Toast; Low Cost Blockchain-Powered Remittances for the Unbanked Migrant Workersby Fintech News Singapore August 5, 2015
Toast, a startup that provides remittance services to Singapore’s migrant workers, is using the bitcoin blockchain to make money transfers faster, cheaper and more convenient for all customers.
Most migrant workers, who send up to half of their salary to their country of origin once per month, must undergo a complicated and impractical process in order to send money back home.
Lower-skilled workers are typically paid in cash and tend not to have a bank account. For this labor class, the process of sending money abroad is even harder and costly.
It costs at least 5% of their paycheck. Sometimes even up to 20%, dof high fix fees. Now Toast, a startup based in Singapore, wants to change that by providing a more efficient and cost-effective solution for unbanked migrant workers living in Singapore.
The process of transferring money through Toast is quite easy and doesn’t require any party to have a bank account. First, you need to credit your Toast account. This can easily be done by using your EZ Link card via NFC in the mobile app, or via a pre-paid top up card.
When your Toast account is loaded, you can choose to send funds to another Toast user, who will be able to spend and withdraw the funds via a Toast MasterCard, or to a non-Toast user, who will have the ability to choose among the 7,000 different locations where they can pick up the funds in cash.
For that service, Toast charges 2.5%, a fairly low commission rate with ZERO hidden Forex charges. Compared to the likes of MoneyGram or Western Union a really fair deal.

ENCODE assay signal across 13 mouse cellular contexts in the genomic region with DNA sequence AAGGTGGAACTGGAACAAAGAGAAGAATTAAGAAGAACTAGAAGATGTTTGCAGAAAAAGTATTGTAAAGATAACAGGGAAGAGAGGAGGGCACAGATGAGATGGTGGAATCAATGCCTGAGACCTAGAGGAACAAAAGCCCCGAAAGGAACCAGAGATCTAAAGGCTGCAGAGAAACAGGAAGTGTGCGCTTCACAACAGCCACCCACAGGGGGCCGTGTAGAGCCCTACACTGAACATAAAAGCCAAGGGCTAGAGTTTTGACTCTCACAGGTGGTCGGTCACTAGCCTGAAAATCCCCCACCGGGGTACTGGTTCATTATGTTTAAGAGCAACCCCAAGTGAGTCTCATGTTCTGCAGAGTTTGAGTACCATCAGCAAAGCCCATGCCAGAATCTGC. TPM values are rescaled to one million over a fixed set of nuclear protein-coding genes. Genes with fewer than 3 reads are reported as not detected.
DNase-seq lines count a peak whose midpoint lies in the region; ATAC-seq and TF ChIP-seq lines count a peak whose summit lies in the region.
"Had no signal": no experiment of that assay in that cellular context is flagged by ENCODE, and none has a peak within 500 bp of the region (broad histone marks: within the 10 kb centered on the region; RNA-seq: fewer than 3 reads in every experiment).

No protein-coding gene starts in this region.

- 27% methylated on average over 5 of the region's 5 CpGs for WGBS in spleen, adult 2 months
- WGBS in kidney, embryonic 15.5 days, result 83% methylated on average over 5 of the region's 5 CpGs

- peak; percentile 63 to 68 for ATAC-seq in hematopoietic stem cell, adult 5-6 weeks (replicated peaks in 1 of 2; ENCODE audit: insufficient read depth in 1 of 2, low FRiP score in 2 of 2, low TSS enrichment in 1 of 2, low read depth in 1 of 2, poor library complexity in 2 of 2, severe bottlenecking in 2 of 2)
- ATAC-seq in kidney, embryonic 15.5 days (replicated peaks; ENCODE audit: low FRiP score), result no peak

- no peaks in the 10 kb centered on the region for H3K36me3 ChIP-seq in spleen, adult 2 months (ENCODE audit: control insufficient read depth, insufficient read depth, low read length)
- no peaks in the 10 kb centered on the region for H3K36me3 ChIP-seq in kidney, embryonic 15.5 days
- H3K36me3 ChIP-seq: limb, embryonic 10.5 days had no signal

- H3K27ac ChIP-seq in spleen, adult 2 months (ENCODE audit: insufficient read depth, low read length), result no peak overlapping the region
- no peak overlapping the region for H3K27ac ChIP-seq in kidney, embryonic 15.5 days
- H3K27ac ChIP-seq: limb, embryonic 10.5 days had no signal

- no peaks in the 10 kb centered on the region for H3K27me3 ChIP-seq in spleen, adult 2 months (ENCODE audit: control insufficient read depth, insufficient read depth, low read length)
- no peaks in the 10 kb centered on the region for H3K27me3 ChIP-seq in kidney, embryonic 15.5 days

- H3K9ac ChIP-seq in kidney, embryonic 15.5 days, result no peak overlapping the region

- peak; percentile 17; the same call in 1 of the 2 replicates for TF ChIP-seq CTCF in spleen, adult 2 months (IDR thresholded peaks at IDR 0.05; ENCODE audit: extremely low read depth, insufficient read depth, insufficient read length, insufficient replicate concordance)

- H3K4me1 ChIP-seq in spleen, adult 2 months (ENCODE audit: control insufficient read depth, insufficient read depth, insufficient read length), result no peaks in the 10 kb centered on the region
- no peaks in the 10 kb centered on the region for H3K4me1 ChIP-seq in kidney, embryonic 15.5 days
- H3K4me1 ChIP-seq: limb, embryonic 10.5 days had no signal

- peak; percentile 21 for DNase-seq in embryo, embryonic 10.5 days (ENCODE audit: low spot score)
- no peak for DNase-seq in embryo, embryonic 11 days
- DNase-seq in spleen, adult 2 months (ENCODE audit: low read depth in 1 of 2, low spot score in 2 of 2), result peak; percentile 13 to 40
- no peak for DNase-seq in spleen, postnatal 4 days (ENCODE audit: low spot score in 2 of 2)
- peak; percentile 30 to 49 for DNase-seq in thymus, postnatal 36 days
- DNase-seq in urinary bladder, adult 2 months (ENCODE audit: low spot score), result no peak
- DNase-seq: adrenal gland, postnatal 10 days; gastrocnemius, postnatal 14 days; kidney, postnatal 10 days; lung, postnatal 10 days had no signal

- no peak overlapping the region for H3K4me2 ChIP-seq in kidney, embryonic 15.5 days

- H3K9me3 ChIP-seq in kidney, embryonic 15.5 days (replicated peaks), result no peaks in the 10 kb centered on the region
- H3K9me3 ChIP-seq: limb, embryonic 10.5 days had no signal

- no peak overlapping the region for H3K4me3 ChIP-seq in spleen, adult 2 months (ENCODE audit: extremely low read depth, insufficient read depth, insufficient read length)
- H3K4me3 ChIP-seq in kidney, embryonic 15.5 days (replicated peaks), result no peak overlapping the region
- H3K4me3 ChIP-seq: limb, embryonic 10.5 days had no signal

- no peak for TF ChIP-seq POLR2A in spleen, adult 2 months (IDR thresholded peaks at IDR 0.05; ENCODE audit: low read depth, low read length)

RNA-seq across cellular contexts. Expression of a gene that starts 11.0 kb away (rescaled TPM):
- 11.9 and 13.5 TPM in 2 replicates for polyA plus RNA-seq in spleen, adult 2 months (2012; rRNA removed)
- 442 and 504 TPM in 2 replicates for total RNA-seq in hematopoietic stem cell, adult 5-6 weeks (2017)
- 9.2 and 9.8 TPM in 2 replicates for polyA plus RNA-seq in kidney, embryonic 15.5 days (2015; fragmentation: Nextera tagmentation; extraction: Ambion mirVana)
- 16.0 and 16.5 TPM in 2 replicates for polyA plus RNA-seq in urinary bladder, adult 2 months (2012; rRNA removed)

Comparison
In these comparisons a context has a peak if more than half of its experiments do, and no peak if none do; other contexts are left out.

While Toast’s platform uses the blockchain, bitcoin never enters the equation for end-users.
“Our reasoning was that if you’re remitting money, you don’t care what technical process is used to deliver it – it could even be homing pigeons for all the end user cares -, they just want the money to get there secure cheap & fast/efficient manner,” Aaron Siwoku, CEO and founder of Toast, said.
This same reasoning had led the company to rebrand in July, ditching Cryptosigma for the more generalist Toast.
Cryptosigma, a bitcoin exchange and wallet service with an ‘Auto-Exchange’ function, was lacking both a story and a purpose. Additionally, the product was still too difficult to use for the average individual.
“The big problem we became aware of was that educating the mass market to use something as radically different as Bitcoin, not just in concept, but in terms of buying experience is still incredibly complicated,” Siwoku said.
We needed to find a better product market fit, the hard reality was we didn’t really have one. Who were we going to build this product for other than hardcore Bitcoin geeks like ourselves, and what was the problem we were trying to solve.
Now with a clear perspective, Toast is looking to raise US$750,000 in a seed round and has already half the funds committed, Siwoku told e27. But the startup has global plans and its longer-term vision is to head towards a US$60 million Series A round.
The startup will officially launch in November this year and until then it will continue to operate in beta mode.
Toast is currently in the process of applying for remittance licenses in both Hong Kong and Singapore. Aside from partnering with MasterCard to provide Toast debit cards, the startup is in the early stages of partnership discussions with a large multinational investment banking firm regarding the possibility of a joint venture.
The deal would allow Toast to serve the remittance needs of migrant workers in France, sending money from Europe to Africa.
From there we hope to rapidly grow not only to serve Filipinos who need to send an international money transfer from Singapore to the Philippines but be able to serve anyone who needs to send an international money transfer from anywhere to anywhere.